16.355J | Fall 2005 | Graduate

Software Engineering Concepts


Course Meeting Times

Lectures: 1 session / week, 3 hours / session


Most complex systems today contain a great deal of software and digital components and will contain even more in the future. At the same time, software is becoming the Achilles heel of complex system development: At least half of all large software-intensive system projects are cancelled or suffer major delays and problems. System engineers and managers are often unprepared to cope with this new technology. The goal of this class is to learn why building these systems is so difficult and to provide system engineers, managers, and software engineers with the tools and knowledge to avoid these problems. At the end of the class, you will be able to exercise professional judgment in selecting approaches for a particular project based on an understanding of how the present state of software engineering practice came about, what was tried in the past, what worked and what did not work, and why. Note that the class is a system engineering of software class, not a standard software engineering class and as such will not provide basic training in programming or in specific approaches or tools for developing software.

Required Background

There are no prerequisites and no required background although it will help if you have some minimal knowledge of programming. Having some system engineering project experience will also be helpful. What you get out of the class will be a function of what you bring to it along with your personal goals and objectives. Each student may find they get different things out of the class.


Instead of a textbook, required reading will consist of a carefully selected set of historically important and foundational papers as well as more current ones reflecting the latest thoughts. Some papers will be technical while others will be opinions or essays. The literature is vast, and papers have been selected for their historical relevance in the development of the field or for their ability to help you critique the assumptions underlying current software/system engineering dogma.


There will be no programming assignments. Because my goal is to enhance your ability to make successful professional judgments rather than use a specific set of tools or a particular approach to engineering software, most assignments will involve evaluation and interpretation rather than practice in applying particular techniques or tools.

There will be two types of assignments: Before each class session, you will be required to submit a short (one half to one page) summary of each paper assigned for that week along with a critique of the paper (see instructions below) and occasionally answers to a few specific questions on that topic or paper. Because class sessions will involve a lot of discussion of the readings, late summaries will not be accepted.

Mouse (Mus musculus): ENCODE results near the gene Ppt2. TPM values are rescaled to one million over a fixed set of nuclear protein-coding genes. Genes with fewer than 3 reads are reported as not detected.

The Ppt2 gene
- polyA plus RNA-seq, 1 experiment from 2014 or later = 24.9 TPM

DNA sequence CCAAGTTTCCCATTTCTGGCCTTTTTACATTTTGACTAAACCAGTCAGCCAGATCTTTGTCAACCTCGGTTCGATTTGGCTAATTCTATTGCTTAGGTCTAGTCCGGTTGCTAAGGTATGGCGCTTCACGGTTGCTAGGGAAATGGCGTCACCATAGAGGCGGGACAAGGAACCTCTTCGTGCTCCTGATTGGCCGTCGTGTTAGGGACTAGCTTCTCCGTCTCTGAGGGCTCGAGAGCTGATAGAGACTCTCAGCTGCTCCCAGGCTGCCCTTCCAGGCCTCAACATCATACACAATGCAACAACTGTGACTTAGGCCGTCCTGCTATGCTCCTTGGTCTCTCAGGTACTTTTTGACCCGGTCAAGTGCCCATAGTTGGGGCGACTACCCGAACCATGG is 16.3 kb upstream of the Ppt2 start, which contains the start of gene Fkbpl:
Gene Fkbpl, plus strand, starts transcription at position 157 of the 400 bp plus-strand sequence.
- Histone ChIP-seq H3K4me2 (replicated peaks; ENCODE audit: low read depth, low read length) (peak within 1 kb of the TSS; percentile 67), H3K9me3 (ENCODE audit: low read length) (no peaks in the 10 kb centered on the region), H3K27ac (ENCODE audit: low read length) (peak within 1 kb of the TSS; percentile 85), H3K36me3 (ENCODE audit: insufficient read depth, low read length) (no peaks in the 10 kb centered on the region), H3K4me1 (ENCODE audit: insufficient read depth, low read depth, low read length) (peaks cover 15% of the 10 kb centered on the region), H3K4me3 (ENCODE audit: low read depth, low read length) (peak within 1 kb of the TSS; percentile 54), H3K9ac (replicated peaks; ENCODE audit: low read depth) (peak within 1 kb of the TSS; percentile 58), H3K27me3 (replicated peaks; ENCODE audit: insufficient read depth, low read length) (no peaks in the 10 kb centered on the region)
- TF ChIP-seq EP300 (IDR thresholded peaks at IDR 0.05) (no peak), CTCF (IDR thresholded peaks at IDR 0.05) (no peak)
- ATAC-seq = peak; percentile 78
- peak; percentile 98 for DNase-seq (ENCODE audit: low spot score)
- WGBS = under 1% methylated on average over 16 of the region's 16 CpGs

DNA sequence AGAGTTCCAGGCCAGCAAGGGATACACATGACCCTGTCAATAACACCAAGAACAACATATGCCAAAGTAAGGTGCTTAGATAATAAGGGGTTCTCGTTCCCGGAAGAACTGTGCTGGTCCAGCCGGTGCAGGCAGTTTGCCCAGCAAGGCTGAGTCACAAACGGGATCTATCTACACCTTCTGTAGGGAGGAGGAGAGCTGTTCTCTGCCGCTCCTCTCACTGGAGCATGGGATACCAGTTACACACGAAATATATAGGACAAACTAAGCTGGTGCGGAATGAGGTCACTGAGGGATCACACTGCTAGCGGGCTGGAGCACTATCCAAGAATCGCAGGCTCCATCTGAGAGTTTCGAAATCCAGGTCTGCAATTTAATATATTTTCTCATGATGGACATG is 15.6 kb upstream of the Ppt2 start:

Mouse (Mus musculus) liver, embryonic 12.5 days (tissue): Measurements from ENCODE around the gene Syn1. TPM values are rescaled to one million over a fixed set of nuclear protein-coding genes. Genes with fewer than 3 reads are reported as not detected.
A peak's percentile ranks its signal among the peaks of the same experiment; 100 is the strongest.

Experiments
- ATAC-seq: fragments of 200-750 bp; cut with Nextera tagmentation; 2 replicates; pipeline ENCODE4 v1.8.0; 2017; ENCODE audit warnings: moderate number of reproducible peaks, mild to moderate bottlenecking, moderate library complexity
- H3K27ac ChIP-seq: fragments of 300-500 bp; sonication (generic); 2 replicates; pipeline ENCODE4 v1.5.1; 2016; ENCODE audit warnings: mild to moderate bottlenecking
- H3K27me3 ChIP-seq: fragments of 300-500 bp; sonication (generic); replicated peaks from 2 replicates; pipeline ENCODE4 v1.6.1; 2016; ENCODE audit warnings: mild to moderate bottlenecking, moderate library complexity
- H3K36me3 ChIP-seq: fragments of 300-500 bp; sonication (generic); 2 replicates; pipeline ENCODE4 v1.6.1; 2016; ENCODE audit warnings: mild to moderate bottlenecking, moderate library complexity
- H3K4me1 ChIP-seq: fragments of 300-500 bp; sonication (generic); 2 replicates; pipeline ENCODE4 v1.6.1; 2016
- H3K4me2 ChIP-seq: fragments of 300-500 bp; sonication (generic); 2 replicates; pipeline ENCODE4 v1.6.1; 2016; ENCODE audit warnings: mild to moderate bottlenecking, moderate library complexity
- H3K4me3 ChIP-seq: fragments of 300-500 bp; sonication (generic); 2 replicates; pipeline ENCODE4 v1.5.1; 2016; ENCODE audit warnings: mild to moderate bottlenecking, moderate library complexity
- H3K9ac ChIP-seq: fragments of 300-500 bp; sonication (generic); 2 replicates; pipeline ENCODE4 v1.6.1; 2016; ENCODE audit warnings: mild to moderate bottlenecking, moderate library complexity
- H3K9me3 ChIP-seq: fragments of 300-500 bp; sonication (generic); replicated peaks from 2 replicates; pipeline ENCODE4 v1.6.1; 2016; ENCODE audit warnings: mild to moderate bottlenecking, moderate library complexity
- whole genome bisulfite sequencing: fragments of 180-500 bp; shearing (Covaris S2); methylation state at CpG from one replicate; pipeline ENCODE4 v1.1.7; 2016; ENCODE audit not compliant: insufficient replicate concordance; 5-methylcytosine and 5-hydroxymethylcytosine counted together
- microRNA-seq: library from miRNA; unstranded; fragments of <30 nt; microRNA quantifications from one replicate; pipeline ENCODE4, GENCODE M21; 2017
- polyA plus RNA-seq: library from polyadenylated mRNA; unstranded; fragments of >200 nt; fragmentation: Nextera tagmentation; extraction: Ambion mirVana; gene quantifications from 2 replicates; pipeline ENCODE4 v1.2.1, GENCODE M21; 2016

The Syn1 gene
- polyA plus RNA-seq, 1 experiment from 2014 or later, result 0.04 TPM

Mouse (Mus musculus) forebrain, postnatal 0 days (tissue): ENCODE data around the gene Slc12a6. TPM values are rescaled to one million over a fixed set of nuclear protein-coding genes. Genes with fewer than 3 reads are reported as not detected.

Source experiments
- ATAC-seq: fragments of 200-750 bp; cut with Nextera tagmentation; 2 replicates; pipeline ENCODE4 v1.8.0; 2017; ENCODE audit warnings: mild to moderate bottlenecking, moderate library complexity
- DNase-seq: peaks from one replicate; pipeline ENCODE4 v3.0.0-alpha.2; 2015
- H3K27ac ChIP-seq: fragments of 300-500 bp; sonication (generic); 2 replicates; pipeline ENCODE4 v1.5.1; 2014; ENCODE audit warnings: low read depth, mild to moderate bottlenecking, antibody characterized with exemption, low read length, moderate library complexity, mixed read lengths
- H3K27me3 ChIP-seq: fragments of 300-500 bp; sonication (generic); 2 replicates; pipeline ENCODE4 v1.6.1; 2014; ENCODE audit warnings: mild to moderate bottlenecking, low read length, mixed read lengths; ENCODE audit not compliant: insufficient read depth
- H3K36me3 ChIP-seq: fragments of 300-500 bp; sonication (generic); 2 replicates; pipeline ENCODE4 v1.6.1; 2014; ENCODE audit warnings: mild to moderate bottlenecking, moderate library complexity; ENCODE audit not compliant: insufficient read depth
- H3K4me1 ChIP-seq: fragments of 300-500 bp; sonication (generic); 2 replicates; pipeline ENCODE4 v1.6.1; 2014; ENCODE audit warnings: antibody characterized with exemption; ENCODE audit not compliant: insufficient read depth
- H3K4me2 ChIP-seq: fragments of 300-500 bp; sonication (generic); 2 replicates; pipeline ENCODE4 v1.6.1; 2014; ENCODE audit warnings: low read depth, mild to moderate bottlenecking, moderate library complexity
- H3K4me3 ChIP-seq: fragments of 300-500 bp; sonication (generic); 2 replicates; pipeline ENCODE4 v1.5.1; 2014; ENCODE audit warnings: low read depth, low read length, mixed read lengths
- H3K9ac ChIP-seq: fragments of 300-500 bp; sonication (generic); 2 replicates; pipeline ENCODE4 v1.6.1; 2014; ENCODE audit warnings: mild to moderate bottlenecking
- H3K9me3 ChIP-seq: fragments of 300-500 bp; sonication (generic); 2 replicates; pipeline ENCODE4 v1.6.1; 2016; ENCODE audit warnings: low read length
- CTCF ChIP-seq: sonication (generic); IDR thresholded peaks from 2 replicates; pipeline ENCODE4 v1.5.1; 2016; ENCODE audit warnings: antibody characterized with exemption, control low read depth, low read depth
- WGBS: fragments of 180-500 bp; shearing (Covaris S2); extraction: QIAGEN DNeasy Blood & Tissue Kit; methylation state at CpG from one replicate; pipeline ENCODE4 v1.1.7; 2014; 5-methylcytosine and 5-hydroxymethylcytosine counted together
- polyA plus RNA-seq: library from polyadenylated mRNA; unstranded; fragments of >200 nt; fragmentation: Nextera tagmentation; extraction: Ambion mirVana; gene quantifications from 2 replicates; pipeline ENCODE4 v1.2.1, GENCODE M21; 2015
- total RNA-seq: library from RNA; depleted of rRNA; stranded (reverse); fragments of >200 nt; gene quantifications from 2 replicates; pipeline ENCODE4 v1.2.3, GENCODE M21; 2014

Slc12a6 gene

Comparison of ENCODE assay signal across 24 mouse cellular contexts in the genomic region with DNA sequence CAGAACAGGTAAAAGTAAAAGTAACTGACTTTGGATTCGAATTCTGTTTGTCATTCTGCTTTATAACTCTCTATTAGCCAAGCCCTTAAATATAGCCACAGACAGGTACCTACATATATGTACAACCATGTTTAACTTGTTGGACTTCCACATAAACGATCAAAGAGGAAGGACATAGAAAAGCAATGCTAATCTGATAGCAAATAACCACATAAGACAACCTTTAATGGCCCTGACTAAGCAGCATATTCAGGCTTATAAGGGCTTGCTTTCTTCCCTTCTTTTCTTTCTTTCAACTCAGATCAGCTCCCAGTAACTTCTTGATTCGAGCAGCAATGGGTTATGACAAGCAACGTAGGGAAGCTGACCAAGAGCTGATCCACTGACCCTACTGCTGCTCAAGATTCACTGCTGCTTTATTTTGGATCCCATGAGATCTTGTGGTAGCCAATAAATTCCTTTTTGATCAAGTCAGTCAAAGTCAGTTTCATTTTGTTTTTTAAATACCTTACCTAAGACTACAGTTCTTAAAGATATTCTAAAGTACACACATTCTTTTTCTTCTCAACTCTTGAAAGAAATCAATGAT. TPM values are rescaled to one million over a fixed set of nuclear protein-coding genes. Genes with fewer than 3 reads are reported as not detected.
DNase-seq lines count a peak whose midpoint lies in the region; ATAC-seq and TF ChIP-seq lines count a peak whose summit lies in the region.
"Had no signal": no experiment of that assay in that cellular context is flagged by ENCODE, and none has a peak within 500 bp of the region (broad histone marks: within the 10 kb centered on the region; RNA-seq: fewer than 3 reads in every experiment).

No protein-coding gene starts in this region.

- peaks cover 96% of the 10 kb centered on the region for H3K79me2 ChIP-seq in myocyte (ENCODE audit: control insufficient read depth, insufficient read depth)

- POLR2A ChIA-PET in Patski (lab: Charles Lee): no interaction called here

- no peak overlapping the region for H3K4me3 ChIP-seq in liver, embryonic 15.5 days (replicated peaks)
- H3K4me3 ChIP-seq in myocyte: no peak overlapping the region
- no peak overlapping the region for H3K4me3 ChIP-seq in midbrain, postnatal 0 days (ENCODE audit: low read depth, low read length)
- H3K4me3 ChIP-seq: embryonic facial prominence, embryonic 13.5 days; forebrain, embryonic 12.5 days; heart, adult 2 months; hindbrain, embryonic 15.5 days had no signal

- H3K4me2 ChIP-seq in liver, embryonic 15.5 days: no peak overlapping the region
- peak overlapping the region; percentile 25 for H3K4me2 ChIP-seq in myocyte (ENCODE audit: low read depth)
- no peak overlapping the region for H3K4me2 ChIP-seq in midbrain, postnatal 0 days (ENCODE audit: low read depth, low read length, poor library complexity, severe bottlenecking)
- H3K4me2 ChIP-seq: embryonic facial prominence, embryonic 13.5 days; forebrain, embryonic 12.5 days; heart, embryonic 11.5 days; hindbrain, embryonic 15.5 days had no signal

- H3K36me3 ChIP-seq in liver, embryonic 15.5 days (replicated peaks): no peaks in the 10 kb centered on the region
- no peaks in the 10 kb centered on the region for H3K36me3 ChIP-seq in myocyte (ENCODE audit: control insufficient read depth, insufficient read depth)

There will be no exams. The summaries from the last week will involve synthesizing what you have learned in the class.

Class Sessions

Class meetings will include a mixture of lecture and discussion. You will find that most concepts are easily learned from the readings and do not require my explaining them to you. A few topics are difficult to learn on your own or I could not find any good tutorial papers on them so they will be described in class. You will get the most out of the class if you participate in the class discussions.


Grades will be based on the weekly assignments.


The topic is vast and cannot be completely covered in one semester. The specific topics to be covered have been chosen somewhat arbitrarily and may change in future offerings of the class. A schedule and list of assigned readings are available in the calendar and readings sections respectively. Copies of the class lecture notes are available in the lecture notes section.

Instructions for Reading Assignments

Before each class session, you will submit a short (one half to one page) summary of each paper assigned for the week along with the answers to the following general questions:

  • What are the main ideas or themes? (i.e., a very brief summary of the paper)
  • Critical evaluation of the paper: What things in particular did you agree with or like? What things did you disagree with? How does it measure up with your experience?
  • Any additional thoughts or ideas you had while reading it?

Because it obviously will not be possible to read the papers for the first class by the first class meeting (as they were not available), their summaries will have special due dates as noted on the schedule.

In addition, there may be some short assignments during the semester that will be given and described in class.